I first came across the name Wales Weekly on the Syniadau blog, in a post about it and Daily Wales. The latter I knew about because I’d had some involvement, but Wales Weekly was new to me, so I followed the Syniadau link without thinking much more about it. Then, today, I picked up a tweet from Wales Weekly and followed it to the piece it linked with.
What I found was headed Wales tourism target Chinese traveler. I was struck by the title’s appalling syntax and US spelling, my mood lightening only as I recalled Robert E. Lee’s favourite war horse. Then I got to thinking that this was clearly a story about overseas visitors to Wales, yet it was appearing just two days after a report showed that the number of overseas visitors to Wales had actually dropped by 23% in a decade. So was the Wales Weekly piece good news in response to bad news? Naturally, this got me wondering about who’s behind Wales Weekly.
What I found in the ‘About us’ section was, “Wales Weekly is a weekly paper focusing on international news that will influence Wales, and breaking stories in Wales that affect the world”. (“Paper”?) Impressive claims, and while many external events impact on Wales, I can’t honestly think of anything that’s happened in Wales for a hell of a long time, if ever, that had international repercussions . . . apart from the Swansea Laverbread Riots of 1893. And there was a gmail contact address. The next step was to see what kind of articles are published about “international news” or, more intriguingly, the Welsh news that will “affect the world”.
One quick way of checking what a site contains is the Tag Cloud. For a new site like Wales Weekly this is relatively easy to check, and this is what it told me. ‘Wales’ scored 40 topics, next was ‘Cardiff’ with 19 (and ‘Cardiff University’ with 10), followed by ‘Sport’ with 8. Swansea did not figure, nor did any city, town or region other than Newport (4). Clearly this is the ‘Wales’ of the Notional Assembly and the ‘Welsh’ media. Next I checked on the articles and who’d written them, thinking maybe I’d recognise a name or two.
The article on Chinese tourists that drew me to the site was written by Xi Zhang. Unknown to me and presumably Chinese. Elsewhere on the site I found articles with the attributions Bing Li, Shuyu Guo, Ying Tian, Lee Ping, Chenxi Li, Olia Hu, Sherry Ye, which, when added to the tag cloud ‘evidence’, suggests that this site is the work of Chinese students(?) based in Cardiff(?). But I also came across contributors names that are not obviously Chinese such as Carla Guerreiro Santos, Sarah Weckerling and Charles Young, so are these also students? Another name was Andres Bandas who can be found under the ‘Culture’ heading with regular ‘Eating With Andres’ articles. Now the only Andres Banda that I can find on Linkedin lives in London – is this him? And are reviews of Cardiff eateries the kind of “breaking stories in Wales that affect the world”. I think not.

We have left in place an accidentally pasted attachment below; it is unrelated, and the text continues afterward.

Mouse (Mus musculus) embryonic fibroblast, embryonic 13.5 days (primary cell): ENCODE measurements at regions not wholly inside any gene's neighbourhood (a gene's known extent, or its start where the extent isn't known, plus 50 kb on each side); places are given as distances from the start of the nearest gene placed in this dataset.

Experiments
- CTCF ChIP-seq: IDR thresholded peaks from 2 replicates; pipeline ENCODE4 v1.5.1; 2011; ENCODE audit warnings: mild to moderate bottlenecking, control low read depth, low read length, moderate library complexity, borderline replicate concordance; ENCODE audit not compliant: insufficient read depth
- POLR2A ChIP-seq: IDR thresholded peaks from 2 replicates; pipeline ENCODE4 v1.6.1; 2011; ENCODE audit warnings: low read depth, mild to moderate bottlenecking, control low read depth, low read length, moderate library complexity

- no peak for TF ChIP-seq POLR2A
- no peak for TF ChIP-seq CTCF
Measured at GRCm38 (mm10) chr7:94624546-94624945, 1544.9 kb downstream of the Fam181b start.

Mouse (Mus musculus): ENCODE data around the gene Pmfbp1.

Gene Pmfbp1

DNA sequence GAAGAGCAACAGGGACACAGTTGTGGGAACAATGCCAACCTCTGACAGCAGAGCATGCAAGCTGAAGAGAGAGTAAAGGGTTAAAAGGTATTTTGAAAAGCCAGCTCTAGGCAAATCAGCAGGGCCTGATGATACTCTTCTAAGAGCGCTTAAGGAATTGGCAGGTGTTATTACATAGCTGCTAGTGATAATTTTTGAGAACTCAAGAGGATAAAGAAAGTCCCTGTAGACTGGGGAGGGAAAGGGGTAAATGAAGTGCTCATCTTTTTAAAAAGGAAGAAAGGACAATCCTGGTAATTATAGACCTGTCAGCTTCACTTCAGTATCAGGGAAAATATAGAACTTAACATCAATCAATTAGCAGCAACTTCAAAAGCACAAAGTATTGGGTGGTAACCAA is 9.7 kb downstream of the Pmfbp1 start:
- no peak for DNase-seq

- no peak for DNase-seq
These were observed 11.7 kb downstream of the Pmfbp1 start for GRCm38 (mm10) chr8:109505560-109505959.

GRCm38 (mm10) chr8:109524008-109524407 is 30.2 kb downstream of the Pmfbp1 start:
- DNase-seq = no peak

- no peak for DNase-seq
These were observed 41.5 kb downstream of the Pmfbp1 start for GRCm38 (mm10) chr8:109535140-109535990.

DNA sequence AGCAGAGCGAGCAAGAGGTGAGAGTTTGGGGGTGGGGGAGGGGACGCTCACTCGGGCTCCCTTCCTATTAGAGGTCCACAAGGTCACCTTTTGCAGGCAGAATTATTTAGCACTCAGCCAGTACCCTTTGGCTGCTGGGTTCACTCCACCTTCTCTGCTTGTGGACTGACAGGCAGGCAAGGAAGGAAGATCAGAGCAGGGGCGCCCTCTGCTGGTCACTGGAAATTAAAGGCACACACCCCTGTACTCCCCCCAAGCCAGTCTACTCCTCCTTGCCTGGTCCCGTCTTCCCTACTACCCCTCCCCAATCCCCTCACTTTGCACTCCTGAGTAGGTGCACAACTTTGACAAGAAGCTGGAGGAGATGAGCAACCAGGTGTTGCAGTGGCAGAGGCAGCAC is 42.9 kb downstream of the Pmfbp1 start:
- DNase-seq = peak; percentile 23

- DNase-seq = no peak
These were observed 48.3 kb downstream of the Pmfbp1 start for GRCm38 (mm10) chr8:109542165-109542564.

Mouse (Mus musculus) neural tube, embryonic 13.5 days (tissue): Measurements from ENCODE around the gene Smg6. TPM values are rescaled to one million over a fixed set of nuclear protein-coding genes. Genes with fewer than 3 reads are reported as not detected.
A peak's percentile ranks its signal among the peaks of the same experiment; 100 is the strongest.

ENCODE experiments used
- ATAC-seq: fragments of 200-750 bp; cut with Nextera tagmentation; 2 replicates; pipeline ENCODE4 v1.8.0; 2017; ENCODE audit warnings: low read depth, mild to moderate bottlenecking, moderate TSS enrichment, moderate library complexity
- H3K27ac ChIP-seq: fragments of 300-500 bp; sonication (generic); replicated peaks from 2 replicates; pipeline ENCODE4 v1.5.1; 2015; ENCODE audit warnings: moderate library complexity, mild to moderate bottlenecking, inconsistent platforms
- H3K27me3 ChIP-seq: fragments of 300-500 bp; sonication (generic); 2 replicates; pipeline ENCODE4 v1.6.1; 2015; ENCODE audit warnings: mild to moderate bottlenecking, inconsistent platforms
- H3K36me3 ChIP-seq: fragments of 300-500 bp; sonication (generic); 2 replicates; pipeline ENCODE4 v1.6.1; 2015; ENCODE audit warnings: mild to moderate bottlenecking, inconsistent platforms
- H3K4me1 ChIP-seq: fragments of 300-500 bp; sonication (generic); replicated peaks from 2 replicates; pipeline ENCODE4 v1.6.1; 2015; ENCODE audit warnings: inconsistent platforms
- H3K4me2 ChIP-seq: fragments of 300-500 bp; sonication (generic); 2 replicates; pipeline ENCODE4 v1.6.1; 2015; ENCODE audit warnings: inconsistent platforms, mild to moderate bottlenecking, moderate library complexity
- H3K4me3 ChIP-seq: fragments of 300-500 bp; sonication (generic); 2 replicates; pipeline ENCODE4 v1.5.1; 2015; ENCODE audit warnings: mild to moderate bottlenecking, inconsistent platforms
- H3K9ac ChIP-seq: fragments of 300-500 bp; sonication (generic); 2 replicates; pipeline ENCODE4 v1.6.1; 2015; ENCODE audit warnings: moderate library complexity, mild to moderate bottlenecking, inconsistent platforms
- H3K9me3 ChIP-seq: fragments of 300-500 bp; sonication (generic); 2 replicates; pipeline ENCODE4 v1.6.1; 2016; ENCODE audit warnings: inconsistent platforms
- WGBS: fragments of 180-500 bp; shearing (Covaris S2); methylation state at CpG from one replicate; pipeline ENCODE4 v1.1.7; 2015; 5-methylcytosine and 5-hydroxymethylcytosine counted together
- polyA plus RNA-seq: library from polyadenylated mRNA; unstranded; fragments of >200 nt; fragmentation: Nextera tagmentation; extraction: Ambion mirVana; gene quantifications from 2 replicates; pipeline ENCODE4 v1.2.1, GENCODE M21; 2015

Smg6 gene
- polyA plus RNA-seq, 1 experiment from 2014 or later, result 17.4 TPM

In fairness, further rooting unearthed a ‘Blog’ section and a ‘from the editor’ piece by Chenxi Li. But if she is the editor, why isn’t this stated on the homepage, or in the ‘About us’ section? Anyway, the article argued for devolution of major energy projects to the ‘Welsh’ Government, which some would welcome, but not me. If power was handed over to those clowns down Cardiff docks we would all be employed in polishing solar panels wearing wind turbine headgear (plugged into the grid) in a country attracting every eco-crook on earth with the promise of
money for old rope funding for imaginative and environmentally friendly sources of energy. But if nothing else, the article shows an interest in Wales . . . even if it does resonate of cut and paste. In addition, she writes that Wales exports 13% of the energy she generates. Surely the figure is much higher, I’ve heard some argue that we produce two or three times what we need?
I’m not sure what to say about Charles Young. He wonders whether Wales would follow if Scotland voted Yes to independence. Presumably to strengthen his argument that Wales would not he reminds us that Scotland was a big player in the Industrial Revolution . . . but Wales, to judge by the inference, was not! Mr. Young is so well read on the subject of Welsh attitudes to independence that he can even quote that profound and respected political thinker Griff Rhys Jones; and there are other gems encapsulated in the panel (but read the full article for yourself). I suspect that, the name notwithstanding, Mr Young’s first language may not be English.
If, as I believe, Wales Weekly is produced by a group of foreign, mainly Chinese, students in Cardiff, then this should be made clear in a sub-header on all pages, and of course in the ‘About us’ section. Without this being made clear a website containing dubious or incorrect information, produced by people with little knowledge of Wales, and imperfect English could, because of its title, be mistaken somewhere in the world for a semi-official publication, and cause damage to Wales. Being reasonably sure that this is not the intention of those involved I would hope to see the recommended changes made before the next issue appears.
I also hope that this ill-conceived and poorly-executed venture has not received support or funding from any official quarter, governmental or academic. From within Wales or from outside.